Rep. Larry Combest – 1999-2003Republican – Texas
Representative Larry Combest was born in Memphis, Texas, and received his Bachelor of Business Administration degree from West Texas A&M University in Canyon, Texas in 1969. A farmer, Combest was director for the Agriculture Stabilization and Conservation Service of the United States Department of Agriculture in 1971, a legislative assistant to United States Senator John Tower of Texas from 1971 to 1978, and a business owner. He was elected to serve in the Ninety-ninth and to the nine succeeding Congresses and served until his resignation in May of 2003. He was Chairman of the House Committee on Agriculture during the One Hundred Sixth and One Hundred Seventh Congresses. During his time as Chairman, he sponsored the Farm Security and Rural Investment Act of 2002. He also served as the Chairman of the Select Committee on Intelligence for the One Hundred Fourth Congress. Combest served the 19th Congressional District of Texas.
Rep. Bob Goodlatte – 2003-2007Republican – Virginia
Representative Bob Goodlatte was born in Holyoke, Massachusetts. He received a B.A. in political science from Bates College in Lewiston, Maine in 1974 and a Juris Doctor from Washington and Lee University School of Law in Lexington, Virginia in 1977. He served as a staff aide for United States Congressman M. Caldwell Butler from 1977 to 1979 and went on to work as a lawyer in private practice from 1980 to 1993. He was elected to serve in the One Hundred Third and twelve succeeding Congresses before retiring in January of 2019. He served as the Chairman of the House Committee on Agriculture during the One Hundred Eighth and One Hundred Ninth Congresses. He also served as the Chairman of the House Judiciary Committee for six years. Goodlatte represented the 6th Congressional District of Virginia.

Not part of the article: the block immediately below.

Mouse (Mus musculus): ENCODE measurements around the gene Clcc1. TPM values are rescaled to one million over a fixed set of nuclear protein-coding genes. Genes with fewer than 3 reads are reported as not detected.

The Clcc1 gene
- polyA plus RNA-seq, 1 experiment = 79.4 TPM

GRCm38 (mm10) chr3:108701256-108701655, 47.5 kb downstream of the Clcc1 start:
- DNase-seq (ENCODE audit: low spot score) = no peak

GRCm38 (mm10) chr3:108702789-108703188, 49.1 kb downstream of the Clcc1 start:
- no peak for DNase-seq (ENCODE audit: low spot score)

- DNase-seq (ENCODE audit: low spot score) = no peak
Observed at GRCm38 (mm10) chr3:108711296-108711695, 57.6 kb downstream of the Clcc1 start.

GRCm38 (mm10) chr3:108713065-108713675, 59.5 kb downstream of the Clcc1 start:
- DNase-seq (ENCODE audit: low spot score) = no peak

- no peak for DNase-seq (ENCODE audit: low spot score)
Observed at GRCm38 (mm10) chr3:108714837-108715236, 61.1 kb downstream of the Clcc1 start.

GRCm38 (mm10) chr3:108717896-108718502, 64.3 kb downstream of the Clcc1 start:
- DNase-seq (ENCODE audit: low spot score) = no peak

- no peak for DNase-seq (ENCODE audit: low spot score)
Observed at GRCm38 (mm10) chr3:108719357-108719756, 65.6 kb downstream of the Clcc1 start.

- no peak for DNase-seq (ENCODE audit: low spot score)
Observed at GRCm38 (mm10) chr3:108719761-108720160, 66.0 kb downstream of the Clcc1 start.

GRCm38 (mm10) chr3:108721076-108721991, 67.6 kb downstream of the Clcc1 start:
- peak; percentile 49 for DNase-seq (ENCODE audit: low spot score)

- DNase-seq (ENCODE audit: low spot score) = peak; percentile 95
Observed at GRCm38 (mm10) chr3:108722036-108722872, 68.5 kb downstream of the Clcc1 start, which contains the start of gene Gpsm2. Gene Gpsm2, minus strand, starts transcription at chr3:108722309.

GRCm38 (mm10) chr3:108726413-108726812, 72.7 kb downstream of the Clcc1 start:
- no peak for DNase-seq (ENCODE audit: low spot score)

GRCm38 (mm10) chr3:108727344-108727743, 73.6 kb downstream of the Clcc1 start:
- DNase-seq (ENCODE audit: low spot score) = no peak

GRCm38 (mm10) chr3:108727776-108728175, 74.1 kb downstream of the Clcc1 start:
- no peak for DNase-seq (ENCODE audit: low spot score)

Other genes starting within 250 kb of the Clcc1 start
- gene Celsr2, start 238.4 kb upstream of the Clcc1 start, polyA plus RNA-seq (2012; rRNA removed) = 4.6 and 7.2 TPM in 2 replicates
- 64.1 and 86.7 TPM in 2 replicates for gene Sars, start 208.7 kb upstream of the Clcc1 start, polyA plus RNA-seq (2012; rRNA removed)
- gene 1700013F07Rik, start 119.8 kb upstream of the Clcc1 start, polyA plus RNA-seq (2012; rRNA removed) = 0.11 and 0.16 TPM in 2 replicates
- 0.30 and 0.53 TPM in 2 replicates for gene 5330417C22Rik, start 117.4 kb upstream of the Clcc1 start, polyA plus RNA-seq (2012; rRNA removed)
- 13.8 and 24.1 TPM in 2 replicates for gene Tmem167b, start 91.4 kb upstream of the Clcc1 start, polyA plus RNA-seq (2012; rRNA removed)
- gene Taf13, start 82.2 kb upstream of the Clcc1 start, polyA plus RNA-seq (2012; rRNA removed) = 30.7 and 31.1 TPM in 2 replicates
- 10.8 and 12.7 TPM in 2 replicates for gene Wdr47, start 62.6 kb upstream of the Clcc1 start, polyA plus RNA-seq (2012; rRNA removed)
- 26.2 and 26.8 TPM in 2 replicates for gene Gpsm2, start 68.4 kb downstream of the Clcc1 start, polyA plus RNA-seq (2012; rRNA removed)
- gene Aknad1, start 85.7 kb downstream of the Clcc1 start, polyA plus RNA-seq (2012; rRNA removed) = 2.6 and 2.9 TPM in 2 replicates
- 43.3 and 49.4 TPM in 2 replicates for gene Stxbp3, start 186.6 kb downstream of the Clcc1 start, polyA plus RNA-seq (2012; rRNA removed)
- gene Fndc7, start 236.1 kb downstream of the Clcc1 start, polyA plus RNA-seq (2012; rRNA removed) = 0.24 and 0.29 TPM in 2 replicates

Rep. Frank Lucas – 2011-2015Republican – Oklahoma
Representative Frank Lucas was born in Cheyenne, Oklahoma, and is a fifth-generation Oklahoman. His family has farmed in western Oklahoma for over 100 years. Lucas received his B.S. from Oklahoma State University and was a member of the Oklahoma State House of Representatives before serving in Congress. He was Chairman of the House Committee on Agriculture for the One Hundred Twelfth and One Hundred Thirteenth Congresses. During his time as Chairman, he sponsored the Agricultural Act of 2014. He was elected to serve the 6th Congressional District of Oklahoma during the One Hundred Fourth Congress through the One Hundred Seventh Congress and currently serves the 3rd Congressional District of Oklahoma.
Rep. K. Michael Conaway – 2015-2019Republican – Texas
Representative Mike Conaway was born in Borger, Texas, and received a BBA from Texas A&M University-Commerce in 1970. He became a Certified Public Accountant in 1974. He was a Chief Financial Officer at a bank, and from 1981 to 1986 was the Chief Financial Officer of Arbusto Energy Inc. Conaway also served on the Texas State Board of Public Accountancy for seven years and another five years as Chairman. He served as the Chairman of the House Committee on Agriculture during the One Hundred Fourteenth and One Hundred Fifteenth Congresses. Conaway was the sponsor of the Agriculture Improvement Act of 2018. He served the 11th Congressional District of Texas.